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The Best Basketball Storage Racks In 2024- Champs Hoops

When you or your team have many different sports balls in the gym or elsewhere, then it’s difficult to keep them organized and not rolling away from you. A basketball storage rack solves this problem by collecting the balls together in a single place.

These kinds of storage racks are usually designed to hold balls of different sizes; they can easily store basketballs, volleyballs, soccer balls, and other types too.

Most racks of this type under review below have multiple levels, so it’s very easy to place the most used balls – hopefully, basketballs! – on the top level and use the lower levels for the less frequent ones for other sports (or basketballs that are a bit worn but still fine for practices and basic shooting drills.

For the adventurous, it’s possible to bring the rack out to the practice area to pick balls off the top shelf to practice shooting three-pointers without worrying about balls rolling off or losing time collecting stray balls too.

Now, let’s dive right in with Champs Hoop’s review of the 5 top basketball storage racks below that I used during training sessions.:

5 Basketball Storage Racks

Trigon Sports Pro cage

The Trigon Sports ProcageHD takes an entirely different approach to the storage of the main basketballs than the other products under review today. It’s designed to be a secure way to store as many as 30 basketballs (or other types of balls) in a rectangular cage.

The cage is produced using a form of steel tubing that’s received a generous 1-inch coating of protective powder which helps avoid rust over time. The cage has strong bars across all sides and its underside to ensure that no balls can escape (or be stolen when the cage is left rack with wheels

The lid has a hinge on it which makes it easier to lock it to prevent illicit access. This prevents an adventurous school kid from removing all the balls from the cage and throwing them around the gym for a laugh. The cage measures 45-inches long by 24-inches wide45 inches in h24 inches

They assemble 38 inches roughly 20-25 minutes. There are multiple castor wheels supplied that are made to be robust and they certainly look like it! They’re four-inch wheels each with a wheel designed to not put marks into new gym floors which is good news.

The design of this cage with metal tube bars is stronger than a wire-based container that bends more easily. The cross beams being tubular and not solid steel are bendable if they have considerable weight to them (like a teenager climbing up and sitting on the top of the cage).

So, they should be informed to not abuse the cage. However, this is an honest trade-off because solid steel would make this cage far too heavy to be practical.

PE teachers would have difficulty wheeling the cage across the gym – even without it being filled up with basketballs – with anything made tougher.

BSN Sports Ball Cart Wide Base

The BSN Sports Ball Cart is designed to hold 12 balls in total with four on each level (there are three levels in total). The rack itself is white-colored because of the protective coating applied to the steel tubing structure.rack for basketballs

The long bars at the front and back of this ball cart are designed to fit a regulation basketball without it falling through to the level below.

Therefore, while it does this well, it may be less ideal when using smaller, non-regulation basketballs for juniors. Also, this product may not double nicely to hold volleyballs, soccer balls, or other sports balls – it will depend on the diameter of the ball compared to the gap between the bars.

The bottom level has two black sections with the BNS logo applied on either side for a more professional look.

The base is wider to compensate for the extra weight when balls are,e stored on the cart, so the weight is better distributed which helps the rack to stay upright and not tip over. The cart when assembled measures 40 inches wide by 40 inches high by 16 inches deep.

The four castor wheels use strong metal and a hard rubber that’s non-marring and is designed to hold the combined weight of the cart and basketballs without concern. This protects gym floors with carefully marked lines from being de40 inches high is v40 incessant.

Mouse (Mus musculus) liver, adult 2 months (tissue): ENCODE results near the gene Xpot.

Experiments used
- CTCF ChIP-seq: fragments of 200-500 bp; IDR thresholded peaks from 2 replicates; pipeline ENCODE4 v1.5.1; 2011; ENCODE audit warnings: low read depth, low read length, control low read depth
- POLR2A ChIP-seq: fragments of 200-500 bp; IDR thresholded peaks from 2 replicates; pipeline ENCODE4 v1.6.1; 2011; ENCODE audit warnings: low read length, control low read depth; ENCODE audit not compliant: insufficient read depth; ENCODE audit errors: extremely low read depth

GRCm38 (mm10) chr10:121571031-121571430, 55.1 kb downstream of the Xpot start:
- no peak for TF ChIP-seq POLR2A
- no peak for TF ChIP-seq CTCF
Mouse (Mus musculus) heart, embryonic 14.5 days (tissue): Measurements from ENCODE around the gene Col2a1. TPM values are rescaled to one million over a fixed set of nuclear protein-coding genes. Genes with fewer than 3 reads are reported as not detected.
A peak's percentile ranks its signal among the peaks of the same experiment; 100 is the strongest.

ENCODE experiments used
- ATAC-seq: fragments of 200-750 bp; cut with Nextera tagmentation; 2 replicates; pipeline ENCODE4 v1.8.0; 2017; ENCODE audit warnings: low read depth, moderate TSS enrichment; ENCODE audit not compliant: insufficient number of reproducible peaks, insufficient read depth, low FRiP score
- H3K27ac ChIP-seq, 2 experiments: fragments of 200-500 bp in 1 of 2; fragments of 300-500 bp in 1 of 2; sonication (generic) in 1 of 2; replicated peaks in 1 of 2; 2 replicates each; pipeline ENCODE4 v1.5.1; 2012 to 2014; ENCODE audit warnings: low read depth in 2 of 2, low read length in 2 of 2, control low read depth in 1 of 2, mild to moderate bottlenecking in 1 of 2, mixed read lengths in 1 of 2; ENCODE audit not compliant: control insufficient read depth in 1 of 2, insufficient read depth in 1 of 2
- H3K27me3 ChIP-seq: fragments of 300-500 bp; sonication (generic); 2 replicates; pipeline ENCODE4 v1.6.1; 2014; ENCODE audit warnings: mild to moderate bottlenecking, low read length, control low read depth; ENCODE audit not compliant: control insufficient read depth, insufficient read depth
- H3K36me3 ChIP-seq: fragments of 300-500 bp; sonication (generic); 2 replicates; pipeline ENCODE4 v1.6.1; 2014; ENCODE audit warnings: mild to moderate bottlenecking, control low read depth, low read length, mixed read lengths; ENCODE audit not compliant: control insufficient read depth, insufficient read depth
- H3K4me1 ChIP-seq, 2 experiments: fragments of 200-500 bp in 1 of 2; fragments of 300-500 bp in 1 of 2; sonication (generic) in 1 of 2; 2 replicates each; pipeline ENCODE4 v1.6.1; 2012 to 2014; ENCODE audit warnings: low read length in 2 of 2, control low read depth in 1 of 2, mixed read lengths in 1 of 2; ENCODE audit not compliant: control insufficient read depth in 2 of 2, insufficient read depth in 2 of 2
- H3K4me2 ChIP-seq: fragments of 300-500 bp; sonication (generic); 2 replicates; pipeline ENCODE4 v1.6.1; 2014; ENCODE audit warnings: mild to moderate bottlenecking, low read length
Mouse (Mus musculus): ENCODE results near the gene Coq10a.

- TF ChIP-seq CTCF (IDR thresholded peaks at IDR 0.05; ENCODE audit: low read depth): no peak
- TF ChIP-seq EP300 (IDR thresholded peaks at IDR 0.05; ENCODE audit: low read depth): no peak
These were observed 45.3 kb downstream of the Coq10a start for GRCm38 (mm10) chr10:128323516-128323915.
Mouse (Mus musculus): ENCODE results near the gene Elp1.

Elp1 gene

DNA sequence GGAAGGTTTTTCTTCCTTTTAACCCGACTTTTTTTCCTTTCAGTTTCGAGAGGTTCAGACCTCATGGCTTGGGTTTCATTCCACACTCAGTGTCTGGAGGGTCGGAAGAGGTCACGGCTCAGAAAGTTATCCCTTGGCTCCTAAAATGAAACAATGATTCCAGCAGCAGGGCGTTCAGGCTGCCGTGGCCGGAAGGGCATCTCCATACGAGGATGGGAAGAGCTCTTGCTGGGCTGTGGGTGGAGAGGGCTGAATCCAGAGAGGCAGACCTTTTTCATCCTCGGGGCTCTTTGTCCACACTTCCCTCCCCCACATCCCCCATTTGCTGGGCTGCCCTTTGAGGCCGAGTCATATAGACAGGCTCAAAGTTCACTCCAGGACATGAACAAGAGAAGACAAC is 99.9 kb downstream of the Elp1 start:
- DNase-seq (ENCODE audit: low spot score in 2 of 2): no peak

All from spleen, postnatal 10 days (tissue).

The 16  inches of this cart compared to the Trigon rack is preferable for some people. However, it’s still very sturdy as it’s made from steel tubes as well. Wheeling out the cart is going to be a little easier due to its lightness.

Accessing the cart vs opening the cage and having to dive in to retrieve some balls is more convenient for shooting a few hoops in succession too.

Baden Steel Basketball Rack

The Baden Steel Basketball Rack does look the part. The rack has been designed with the Baden logo prominently displayed on either end in a darker grey which nicely offsets the light grey coloration of the steel frame. It adds a much-needed touch of storage rack

The steel design with tubular construction is very similar in design and appearance to the BSN cart model reviewed above.

The rounded tubes let the balls roll along, as needed. There’s a four, regulation basketball capacity per level and three total levels.

The caster wheels are rubberized and slick enough to roll well on any gym floor without the balls bouncing out of their designated positions. The rack holds 12 balls in total – there’s no space for more than this and the rack isn’t designed to hold a greater weight either.

It’s perfectly designed to be rolled out of a storage position and out onto the basketball court to use the balls in practice or to make new basketballs accessible during a game match.

Putting together the rack isn’t hard to do because instructions are provided so it doesn’t take very long at all. It’s not a task only for a teenager or someone in their 20s either.

The rack once assembled doesn’t wobble – it’s very sturdy considering how slender its appearance is once it’s fully put together. The wheels are also better quality than you would imagine.

They perform better than most castor wheels when tend to get caught up and turn around several times when trying to move forcefully in one direction.

Blue Collar Butler Deluxe 4 Ball Storage Rack

The Blue Collar Industries Basketball Butler is intended to provide easy access to one ball at a time in a type of feeder system. Three regulation-size basketballs sit above the bottom one which can be reached for and removed from the butler rack rack for garage

There’s access to the feeder from both the top and bottom depending on which is easier to reach for at that moment, but it’s certainly easy to feed balls in through the top and later retrieve them from the bottom as a routine.

The rack is made from steel which has the expected coating of powder to protect it from the air and other elements. It’s got a rear section that’s attached to a wall or other suitable surface.

As such, the design is very different because it’s not one that you will wheel around and so has no caster wheelset to be concerned with.

The rear panel is where the problems start. It is not as sturdy as the steel bars that hold the basketballs inside. Indeed, there are multiple reports of the back-panel connectors snapping into multiple parts.